• Thanks for your comment, Kenton. We hear you on the habanero; it has a unique heat and is now pretty easy to find in American grocery stores. Unfortunately, we haven’t found many stores that carry culantro; it seems you have to go to areas that cater to Asian or Latin clientele, because they know how to use it in recipes. By the way, culantro is sometimes called Mexican coriander or sawtooth herb, so keep that in mind if you want your grocer to order some for you.

  3. Panamenian sancocho is always super delicious. I get it every time I go to Panama. I even make it at home. It is the best. I used also if anybody at my house is about to get sick with the flue.

    • Yikes! It’s fresh oregano. (Or since 1 Tbsp. of finely chopped fresh oregano = 1 tsp. of dried oregano, that would be 2 tsp. of dried oregano.)

      Omigosh, Ellen, that much dried oregano would overwhelm everything else. Thanks for pointing out my oversight; I’ve edited the recipe.

  4. This one is very similar to the one prepared in Puerto Rico. We use beef instead of chicken and tomato sauce is added (that will change the color of the broth). But, it is all about those delicious root vegetable. Sancocho is good no matter the recipe.

    • I didn’t know that a beef-and-tomato-based sancocho exists. It sounds delicious, though. I’ll look for it the next time we are on the island. What seasonings are most commonly used in Puerto Rican sancocho?

  5. I’ve never heard of the dish, but it looks delicious and very healthy, too.. I’m not a fan over overly spicy food, so I think that this would suit me just fine. How similar in taste are culantro and cilantro? I haven’t heard of the culantra before. When we lived in Malaysia, I had to remember to ask for coriander at the market when I wanted cilantro.

    • Michele, I think you’re right because – lol – it’s a chicken soup and mom always gives us healthy stuff, right?

      Culantro is sometimes called spiny cilantro but its leaves look quite different and its flavor isn’t the same. They use it in some southeast Asian dishes as well as in Latin American cuisine and yes, you can use one if you can’t find the other.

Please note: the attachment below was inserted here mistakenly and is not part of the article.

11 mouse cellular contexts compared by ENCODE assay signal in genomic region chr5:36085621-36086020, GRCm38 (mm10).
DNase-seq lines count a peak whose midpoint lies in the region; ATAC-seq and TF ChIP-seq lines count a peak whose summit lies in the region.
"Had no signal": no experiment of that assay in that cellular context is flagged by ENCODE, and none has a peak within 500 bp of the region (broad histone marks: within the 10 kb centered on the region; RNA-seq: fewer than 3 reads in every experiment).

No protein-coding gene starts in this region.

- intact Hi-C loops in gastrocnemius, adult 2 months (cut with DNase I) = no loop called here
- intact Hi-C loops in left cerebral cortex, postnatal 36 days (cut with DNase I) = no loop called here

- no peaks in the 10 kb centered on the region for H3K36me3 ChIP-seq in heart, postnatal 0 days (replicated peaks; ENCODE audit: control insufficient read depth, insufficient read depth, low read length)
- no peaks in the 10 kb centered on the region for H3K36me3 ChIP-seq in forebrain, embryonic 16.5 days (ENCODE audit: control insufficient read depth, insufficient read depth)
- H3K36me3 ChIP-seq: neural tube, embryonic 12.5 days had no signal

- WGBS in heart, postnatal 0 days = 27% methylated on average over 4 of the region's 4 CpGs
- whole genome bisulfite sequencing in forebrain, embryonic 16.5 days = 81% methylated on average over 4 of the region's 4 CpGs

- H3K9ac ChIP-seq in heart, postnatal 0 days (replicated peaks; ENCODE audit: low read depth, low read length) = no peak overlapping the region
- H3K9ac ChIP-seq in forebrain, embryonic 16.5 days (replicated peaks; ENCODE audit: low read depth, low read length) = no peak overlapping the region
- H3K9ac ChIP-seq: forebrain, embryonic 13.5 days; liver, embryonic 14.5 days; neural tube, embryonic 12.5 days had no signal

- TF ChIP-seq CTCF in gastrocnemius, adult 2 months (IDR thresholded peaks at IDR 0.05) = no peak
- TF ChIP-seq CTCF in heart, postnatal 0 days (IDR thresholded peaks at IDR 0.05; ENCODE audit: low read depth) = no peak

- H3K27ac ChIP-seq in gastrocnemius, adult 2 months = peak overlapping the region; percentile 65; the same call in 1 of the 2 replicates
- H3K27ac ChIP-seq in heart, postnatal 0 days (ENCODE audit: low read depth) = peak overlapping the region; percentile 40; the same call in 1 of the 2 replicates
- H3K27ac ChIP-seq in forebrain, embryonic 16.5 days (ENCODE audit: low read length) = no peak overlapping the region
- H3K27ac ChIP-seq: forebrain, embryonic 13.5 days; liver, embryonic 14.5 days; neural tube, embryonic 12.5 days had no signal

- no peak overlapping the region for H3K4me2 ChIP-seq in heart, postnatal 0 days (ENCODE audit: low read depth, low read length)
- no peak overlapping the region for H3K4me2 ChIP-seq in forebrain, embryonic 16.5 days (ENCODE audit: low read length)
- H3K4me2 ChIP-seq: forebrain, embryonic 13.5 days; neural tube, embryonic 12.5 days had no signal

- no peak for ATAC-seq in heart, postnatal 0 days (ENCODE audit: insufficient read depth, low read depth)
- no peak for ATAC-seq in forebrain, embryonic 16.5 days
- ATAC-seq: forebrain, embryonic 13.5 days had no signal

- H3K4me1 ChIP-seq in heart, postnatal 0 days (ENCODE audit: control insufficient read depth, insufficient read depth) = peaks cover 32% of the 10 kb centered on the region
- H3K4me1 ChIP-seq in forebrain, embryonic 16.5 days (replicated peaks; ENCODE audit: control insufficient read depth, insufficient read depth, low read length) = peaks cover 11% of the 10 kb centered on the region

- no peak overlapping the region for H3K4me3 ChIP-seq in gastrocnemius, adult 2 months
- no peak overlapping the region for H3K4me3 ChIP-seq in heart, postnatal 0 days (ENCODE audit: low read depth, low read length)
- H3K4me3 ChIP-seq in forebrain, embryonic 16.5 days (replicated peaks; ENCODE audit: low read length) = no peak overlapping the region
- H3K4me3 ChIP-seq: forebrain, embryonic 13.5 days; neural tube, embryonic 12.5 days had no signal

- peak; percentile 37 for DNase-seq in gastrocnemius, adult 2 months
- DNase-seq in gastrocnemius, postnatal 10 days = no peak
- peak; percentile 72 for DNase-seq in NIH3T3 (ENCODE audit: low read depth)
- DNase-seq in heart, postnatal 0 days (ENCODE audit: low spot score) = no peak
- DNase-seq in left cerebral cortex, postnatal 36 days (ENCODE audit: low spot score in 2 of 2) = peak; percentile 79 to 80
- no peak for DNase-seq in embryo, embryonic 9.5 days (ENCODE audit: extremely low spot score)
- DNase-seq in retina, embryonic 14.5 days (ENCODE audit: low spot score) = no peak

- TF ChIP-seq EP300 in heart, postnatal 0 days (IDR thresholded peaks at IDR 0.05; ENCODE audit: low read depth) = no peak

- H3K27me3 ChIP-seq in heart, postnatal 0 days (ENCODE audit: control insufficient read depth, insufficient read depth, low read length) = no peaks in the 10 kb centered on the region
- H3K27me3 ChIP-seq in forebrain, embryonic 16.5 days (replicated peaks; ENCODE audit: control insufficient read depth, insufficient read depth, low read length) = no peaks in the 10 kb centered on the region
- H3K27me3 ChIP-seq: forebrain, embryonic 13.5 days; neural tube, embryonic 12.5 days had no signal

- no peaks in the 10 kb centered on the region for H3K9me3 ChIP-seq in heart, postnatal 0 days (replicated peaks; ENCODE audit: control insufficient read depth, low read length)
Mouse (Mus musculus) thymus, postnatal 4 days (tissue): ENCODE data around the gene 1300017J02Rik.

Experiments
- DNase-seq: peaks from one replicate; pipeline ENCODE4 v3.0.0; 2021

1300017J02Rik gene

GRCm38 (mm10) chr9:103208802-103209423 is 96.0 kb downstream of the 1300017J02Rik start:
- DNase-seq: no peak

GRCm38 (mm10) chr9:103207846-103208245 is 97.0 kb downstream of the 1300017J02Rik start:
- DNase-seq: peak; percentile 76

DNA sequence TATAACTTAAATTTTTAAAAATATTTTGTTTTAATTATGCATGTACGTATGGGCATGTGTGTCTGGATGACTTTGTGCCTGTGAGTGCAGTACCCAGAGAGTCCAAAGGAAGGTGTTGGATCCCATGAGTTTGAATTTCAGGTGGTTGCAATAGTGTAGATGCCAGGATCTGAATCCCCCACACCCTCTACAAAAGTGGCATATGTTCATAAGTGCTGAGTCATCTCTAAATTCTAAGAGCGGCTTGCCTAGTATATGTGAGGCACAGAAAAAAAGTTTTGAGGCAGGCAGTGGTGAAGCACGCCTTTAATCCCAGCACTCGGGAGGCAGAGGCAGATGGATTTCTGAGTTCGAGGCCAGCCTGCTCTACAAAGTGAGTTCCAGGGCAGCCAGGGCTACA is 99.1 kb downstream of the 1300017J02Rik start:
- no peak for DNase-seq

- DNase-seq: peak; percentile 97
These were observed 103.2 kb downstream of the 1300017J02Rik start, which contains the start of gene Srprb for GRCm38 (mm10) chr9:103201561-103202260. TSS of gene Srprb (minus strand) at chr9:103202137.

6. This looks absolutely delicious. I must give it a try. I love trying the local food when I’m travelling and your experience of tasting the home-made soup in a remote village is exactly the sort of thing I’d love to do. Thanks so much for the tip. #TheWeeklyPostcard

    • It’s really good, Lyn, and you’re right how every region has its own twist on chicken soup. I haven’t yet seen a recipe that didn’t look delicious.

  7. Ooooh, that looks SO good! 🙂 I am a sucker for soups anyway, so I’m whipping this up over the weekend. It seems similar to Sopa de Lima (which I learned about in the Yucatan); it uses most of the same ingredients but adds lime. Also tasty! 🙂 Thanks for the recipe!

  8. If sancocho is the Panama’s national dish you definitely had to try it, Linda. I looked at the recipe and it’s very different from what I use in my chicken soup, so I’m sure it tastes differently. I’d like to try it though, it looks delicious. Chicken soup is known to be a cure for many ‘conditions’ and a hangover is one of them. My mother used to give it to us as kids whenever we had high fever and the soup worked miracles. It’s probably all the healthy ingredients that you use in the soup that nourish your body back to health. I’m sure it must have been a very interesting experience to live in Panama.